In July, when Laura Hyde stepped onto the peak of Mount Kilimanjaro in Tanzania with her son Chris, the Avila Beach woman was overwhelmed with emotion.
“Who would have known seven years ago?” she said to him.
In July 2003, Hyde was in the throes of treatment for breast cancer.
Her hair had fallen out “in gobs.” After her last chemotherapy treatment, she spent five nauseated days in her pajamas.
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And when she finally put on running shoes after the last week of radiation, she could walk only 100 feet before turning around, exhausted.
But Hyde, a self-described “goal-oriented” person and accomplished business owner, pressed on.
She slowly increased her workouts and by 2004 completed a six-day Boy Scout hike in Yosemite with her younger son, Geoff.
And on her birthday in 2009, she exclaimed at the dinner table that she wanted to climb Kilimanjaro — Africa’s highest peak — for her 60th birthday the next year.
“I just threw it out there,” she said. “Exercise is so important. As women, when life gets in the way, we tend to give it up. We give it up for kids, spouses — we give up on our own personal goals. ... At times you can’t do that.”
In the months before her hike, Hyde was faced with challenges that would have made it easy to forget about Kilimanjaro.
On Nov. 15, 2008, her Loma Linda home burned to the ground in the Freeway Complex Fire that struck her neighborhood while she and her husband were traveling to a Cal Poly recruiting weekend with their college-bound son, Geoff.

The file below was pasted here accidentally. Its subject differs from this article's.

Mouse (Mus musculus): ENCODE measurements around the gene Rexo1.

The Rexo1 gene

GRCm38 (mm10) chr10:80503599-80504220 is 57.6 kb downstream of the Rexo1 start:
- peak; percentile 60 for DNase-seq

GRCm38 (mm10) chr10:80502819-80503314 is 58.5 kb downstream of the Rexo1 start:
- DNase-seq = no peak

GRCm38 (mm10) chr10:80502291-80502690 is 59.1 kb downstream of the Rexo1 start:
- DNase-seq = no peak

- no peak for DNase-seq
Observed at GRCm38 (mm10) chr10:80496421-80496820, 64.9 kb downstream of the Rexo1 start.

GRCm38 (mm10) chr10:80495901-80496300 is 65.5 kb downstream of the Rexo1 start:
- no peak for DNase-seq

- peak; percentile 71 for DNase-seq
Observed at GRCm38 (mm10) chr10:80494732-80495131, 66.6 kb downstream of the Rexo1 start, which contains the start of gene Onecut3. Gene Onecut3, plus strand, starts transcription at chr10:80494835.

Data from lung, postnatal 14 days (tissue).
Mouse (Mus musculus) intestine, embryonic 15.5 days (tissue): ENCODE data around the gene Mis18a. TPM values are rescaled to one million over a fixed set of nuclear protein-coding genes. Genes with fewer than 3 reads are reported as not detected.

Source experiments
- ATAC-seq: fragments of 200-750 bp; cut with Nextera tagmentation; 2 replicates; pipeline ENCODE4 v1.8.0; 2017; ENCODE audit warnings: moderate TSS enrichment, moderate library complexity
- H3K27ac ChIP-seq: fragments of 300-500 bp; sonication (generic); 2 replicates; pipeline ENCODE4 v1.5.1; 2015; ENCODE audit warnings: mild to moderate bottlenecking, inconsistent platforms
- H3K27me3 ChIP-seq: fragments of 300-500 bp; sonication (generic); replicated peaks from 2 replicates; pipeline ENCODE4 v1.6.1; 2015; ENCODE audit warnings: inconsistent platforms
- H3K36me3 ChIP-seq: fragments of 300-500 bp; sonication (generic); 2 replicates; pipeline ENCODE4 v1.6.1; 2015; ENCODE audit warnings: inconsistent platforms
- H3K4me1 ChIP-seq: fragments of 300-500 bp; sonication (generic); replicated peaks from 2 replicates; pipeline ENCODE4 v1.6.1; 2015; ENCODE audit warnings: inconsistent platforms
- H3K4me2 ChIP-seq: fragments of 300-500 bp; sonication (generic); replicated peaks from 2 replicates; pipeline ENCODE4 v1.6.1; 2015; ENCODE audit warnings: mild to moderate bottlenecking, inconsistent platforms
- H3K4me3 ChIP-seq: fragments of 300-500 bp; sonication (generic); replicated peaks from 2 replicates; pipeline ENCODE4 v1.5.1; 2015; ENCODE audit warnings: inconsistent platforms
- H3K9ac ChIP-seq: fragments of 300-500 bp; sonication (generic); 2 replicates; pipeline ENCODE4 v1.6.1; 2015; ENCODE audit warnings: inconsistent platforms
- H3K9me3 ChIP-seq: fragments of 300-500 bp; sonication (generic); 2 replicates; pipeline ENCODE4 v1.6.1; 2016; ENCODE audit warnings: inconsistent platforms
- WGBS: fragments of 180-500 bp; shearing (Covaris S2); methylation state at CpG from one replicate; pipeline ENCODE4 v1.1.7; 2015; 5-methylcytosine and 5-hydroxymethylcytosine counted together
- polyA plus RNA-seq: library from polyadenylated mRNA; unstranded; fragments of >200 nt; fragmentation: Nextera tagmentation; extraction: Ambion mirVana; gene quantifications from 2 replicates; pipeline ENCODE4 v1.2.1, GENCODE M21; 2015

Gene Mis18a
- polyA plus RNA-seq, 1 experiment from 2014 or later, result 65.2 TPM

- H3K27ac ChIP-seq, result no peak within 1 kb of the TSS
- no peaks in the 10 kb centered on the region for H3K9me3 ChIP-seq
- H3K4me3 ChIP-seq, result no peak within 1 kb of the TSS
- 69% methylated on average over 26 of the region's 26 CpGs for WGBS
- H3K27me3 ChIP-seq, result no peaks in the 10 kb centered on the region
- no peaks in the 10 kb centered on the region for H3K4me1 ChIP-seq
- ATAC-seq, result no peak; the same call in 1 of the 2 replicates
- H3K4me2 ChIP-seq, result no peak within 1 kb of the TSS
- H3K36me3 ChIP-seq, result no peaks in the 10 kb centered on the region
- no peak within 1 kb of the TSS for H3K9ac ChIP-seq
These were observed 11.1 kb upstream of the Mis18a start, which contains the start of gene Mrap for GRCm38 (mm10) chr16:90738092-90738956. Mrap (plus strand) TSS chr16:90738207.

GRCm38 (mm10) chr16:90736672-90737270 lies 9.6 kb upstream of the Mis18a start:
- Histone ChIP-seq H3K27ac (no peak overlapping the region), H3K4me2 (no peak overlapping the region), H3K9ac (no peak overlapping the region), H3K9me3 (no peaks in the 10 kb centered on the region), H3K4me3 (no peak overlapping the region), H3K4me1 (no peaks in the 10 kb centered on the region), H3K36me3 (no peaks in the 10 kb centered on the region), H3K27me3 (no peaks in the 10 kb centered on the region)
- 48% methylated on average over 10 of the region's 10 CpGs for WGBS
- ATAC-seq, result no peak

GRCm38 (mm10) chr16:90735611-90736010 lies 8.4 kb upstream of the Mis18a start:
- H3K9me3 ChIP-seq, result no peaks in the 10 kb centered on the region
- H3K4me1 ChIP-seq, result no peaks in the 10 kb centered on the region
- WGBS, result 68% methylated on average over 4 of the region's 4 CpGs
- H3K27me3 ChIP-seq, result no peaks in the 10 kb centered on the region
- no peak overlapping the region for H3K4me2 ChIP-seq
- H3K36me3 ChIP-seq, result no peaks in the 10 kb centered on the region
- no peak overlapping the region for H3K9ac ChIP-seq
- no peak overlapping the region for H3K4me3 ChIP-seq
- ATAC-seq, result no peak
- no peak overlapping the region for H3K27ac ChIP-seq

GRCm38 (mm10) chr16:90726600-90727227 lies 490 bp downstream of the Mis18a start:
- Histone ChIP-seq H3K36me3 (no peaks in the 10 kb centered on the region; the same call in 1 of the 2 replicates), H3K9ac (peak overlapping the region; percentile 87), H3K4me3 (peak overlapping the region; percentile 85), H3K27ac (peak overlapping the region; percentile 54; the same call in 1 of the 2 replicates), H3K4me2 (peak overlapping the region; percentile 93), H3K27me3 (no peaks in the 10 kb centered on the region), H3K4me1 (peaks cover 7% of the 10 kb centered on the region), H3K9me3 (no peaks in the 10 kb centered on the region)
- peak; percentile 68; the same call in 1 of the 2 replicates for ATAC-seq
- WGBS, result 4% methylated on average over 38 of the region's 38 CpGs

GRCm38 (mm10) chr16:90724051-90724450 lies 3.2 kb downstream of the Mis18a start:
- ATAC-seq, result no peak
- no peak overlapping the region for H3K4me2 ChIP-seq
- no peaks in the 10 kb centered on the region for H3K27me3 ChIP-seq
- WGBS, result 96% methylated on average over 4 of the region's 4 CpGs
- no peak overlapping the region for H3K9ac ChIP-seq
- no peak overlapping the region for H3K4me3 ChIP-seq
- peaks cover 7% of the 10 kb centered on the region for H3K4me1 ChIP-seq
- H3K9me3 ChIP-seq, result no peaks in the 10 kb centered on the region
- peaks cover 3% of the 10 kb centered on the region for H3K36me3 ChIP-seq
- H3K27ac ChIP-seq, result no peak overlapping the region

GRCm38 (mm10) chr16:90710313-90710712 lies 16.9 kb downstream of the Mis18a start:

The family relocated to a rental in Anaheim Hills, where they spent hundreds of hours filling out insurance claims forms, until they discovered that their new home was in foreclosure.
So just four weeks before Hyde’s trip to Tanzania, the family decided to move to Avila Beach, having “fallen in love” with the Central Coast while attending Geoff’s football games at Cal Poly.
To prepare herself for the trek, Hyde donned a backpack twice a day and hiked a three-and-a-half-mile loop in the hills around her home in the San Luis Bay Estates.
On the final leg of her ascent up Kilimanjaro, which took eight days, Hyde felt grateful for the training when her group passed a crying woman on the trail suffering from aching feet.
Hyde and her oldest son, in a group with 15 other hikers and several guides, reached 19,341 feet by climbing through jungles and past glaciers in five different climate zones.
“I did this despite cancer,” said Hyde, whose disease remains in remission. “When we’re faced with health issues, it’s not the end. It can be the beginning.”